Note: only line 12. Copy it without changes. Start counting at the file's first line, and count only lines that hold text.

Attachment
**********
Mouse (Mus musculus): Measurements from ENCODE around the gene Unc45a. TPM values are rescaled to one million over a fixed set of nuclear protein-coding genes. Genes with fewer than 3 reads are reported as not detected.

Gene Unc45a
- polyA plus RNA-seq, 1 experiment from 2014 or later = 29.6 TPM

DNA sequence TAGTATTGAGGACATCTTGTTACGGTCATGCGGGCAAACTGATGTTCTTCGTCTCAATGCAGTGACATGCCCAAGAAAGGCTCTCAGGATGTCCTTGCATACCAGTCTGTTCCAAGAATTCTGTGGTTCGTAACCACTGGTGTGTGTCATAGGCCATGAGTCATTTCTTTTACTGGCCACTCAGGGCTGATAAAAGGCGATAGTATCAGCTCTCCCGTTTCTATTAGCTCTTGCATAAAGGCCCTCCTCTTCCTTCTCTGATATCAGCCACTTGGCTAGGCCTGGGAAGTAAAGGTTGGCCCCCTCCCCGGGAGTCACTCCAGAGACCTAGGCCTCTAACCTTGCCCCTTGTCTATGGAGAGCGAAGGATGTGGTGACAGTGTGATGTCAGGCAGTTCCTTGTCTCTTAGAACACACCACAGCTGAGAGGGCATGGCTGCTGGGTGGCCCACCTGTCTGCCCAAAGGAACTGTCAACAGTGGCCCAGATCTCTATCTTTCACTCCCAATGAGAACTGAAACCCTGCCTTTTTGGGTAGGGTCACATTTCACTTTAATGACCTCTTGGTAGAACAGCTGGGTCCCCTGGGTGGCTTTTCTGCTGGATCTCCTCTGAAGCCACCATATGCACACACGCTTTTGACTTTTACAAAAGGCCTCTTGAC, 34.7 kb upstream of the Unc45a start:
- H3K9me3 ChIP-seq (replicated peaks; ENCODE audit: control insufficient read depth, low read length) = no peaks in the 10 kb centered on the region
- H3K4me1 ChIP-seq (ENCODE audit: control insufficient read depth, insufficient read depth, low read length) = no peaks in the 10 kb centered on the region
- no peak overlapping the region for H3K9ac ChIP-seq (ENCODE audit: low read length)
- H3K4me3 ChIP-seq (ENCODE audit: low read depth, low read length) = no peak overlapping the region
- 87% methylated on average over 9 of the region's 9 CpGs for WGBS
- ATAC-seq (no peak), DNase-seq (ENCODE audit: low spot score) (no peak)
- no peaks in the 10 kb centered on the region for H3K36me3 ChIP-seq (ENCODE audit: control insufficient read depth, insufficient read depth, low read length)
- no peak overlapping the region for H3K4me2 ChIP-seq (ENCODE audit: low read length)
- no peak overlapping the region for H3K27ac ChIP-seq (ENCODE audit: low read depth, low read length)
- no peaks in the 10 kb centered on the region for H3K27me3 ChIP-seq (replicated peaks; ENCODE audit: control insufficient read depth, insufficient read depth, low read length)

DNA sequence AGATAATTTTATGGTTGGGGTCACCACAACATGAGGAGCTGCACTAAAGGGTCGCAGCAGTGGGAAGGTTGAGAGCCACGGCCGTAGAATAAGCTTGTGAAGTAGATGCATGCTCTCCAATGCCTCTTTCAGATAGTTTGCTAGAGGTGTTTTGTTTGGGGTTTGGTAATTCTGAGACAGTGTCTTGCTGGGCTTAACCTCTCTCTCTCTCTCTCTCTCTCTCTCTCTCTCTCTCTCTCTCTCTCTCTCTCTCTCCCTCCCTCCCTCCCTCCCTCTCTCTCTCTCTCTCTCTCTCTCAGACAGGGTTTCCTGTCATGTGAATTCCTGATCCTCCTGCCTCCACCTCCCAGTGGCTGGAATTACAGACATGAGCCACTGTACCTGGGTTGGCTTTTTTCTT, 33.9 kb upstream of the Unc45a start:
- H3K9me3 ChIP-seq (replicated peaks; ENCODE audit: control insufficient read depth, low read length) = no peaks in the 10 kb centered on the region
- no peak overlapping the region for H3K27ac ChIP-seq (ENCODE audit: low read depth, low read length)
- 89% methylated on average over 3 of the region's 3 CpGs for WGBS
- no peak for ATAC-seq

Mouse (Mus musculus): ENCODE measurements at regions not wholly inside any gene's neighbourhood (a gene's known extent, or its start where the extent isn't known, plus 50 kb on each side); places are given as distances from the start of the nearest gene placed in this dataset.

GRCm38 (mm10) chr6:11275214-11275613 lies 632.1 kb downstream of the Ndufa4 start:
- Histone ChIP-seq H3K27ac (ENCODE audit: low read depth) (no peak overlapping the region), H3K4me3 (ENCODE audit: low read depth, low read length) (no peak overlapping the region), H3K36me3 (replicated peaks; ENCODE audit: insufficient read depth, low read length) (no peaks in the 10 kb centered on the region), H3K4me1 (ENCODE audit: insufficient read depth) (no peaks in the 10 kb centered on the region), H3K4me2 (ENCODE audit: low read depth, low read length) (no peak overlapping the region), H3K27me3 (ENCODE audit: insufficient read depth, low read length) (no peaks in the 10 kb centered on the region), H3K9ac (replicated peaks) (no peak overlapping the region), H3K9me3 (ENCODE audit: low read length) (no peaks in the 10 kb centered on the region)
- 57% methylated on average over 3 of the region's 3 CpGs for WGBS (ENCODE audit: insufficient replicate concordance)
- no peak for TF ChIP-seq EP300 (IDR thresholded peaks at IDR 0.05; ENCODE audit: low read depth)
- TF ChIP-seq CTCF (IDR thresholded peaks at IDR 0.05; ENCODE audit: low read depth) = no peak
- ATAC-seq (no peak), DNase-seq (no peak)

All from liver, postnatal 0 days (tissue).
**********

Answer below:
- no peak overlapping the region for H3K4me2 ChIP-seq (ENCODE audit: low read length)